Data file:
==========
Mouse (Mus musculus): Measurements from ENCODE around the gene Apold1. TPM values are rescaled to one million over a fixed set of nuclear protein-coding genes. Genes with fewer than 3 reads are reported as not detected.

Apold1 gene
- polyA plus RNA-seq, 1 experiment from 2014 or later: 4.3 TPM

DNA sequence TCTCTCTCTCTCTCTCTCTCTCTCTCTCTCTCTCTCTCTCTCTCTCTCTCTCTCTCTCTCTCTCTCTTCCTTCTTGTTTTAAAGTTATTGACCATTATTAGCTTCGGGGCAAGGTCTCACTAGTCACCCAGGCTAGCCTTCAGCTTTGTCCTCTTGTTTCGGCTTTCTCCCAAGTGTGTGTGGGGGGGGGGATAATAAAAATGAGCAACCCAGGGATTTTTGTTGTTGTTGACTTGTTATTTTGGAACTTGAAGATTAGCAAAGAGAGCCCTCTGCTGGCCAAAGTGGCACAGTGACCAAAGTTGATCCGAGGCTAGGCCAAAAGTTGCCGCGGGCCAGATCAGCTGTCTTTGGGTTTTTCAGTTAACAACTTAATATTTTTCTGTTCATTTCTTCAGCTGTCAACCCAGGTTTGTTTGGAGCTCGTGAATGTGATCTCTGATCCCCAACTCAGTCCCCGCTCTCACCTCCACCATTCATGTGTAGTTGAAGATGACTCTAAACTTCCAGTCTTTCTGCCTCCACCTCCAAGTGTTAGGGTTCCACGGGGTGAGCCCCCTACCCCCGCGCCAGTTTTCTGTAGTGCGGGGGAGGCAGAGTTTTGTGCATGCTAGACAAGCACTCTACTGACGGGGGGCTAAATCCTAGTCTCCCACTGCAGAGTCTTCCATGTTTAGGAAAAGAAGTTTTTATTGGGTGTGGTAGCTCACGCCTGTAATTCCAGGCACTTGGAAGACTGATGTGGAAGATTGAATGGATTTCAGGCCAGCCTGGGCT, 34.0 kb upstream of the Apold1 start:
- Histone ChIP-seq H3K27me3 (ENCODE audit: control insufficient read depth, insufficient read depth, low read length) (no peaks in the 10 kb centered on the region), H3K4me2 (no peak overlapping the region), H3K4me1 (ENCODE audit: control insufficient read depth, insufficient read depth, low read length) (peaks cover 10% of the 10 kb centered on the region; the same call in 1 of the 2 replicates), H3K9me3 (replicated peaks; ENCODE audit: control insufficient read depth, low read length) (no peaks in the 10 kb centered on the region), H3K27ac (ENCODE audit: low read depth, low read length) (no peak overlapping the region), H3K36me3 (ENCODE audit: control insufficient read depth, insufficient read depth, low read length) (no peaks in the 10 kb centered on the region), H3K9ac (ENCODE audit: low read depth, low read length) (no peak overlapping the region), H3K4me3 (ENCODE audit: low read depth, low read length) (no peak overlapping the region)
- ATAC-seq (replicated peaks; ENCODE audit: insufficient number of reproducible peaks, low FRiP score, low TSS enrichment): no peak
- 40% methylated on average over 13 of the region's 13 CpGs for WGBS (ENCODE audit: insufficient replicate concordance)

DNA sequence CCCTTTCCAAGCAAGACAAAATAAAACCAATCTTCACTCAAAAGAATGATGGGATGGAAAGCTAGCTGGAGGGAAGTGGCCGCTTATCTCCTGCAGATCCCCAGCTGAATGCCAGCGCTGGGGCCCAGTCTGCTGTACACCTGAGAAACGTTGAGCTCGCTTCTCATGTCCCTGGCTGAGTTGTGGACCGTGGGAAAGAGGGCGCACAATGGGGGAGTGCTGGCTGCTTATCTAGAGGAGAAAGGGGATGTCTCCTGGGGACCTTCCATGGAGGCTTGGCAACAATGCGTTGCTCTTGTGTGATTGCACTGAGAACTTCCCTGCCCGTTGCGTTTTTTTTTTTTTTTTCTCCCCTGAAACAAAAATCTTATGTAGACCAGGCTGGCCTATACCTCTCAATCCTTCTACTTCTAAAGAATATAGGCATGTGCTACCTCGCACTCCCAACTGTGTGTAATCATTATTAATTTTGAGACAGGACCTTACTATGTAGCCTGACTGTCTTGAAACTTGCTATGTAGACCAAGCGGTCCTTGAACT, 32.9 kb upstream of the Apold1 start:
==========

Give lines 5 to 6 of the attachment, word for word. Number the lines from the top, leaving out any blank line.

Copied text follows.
- Histone ChIP-seq H3K27me3 (ENCODE audit: control insufficient read depth, insufficient read depth, low read length) (no peaks in the 10 kb centered on the region), H3K4me2 (no peak overlapping the region), H3K4me1 (ENCODE audit: control insufficient read depth, insufficient read depth, low read length) (peaks cover 10% of the 10 kb centered on the region; the same call in 1 of the 2 replicates), H3K9me3 (replicated peaks; ENCODE audit: control insufficient read depth, low read length) (no peaks in the 10 kb centered on the region), H3K27ac (ENCODE audit: low read depth, low read length) (no peak overlapping the region), H3K36me3 (ENCODE audit: control insufficient read depth, insufficient read depth, low read length) (no peaks in the 10 kb centered on the region), H3K9ac (ENCODE audit: low read depth, low read length) (no peak overlapping the region), H3K4me3 (ENCODE audit: low read depth, low read length) (no peak overlapping the region)
- ATAC-seq (replicated peaks; ENCODE audit: insufficient number of reproducible peaks, low FRiP score, low TSS enrichment): no peak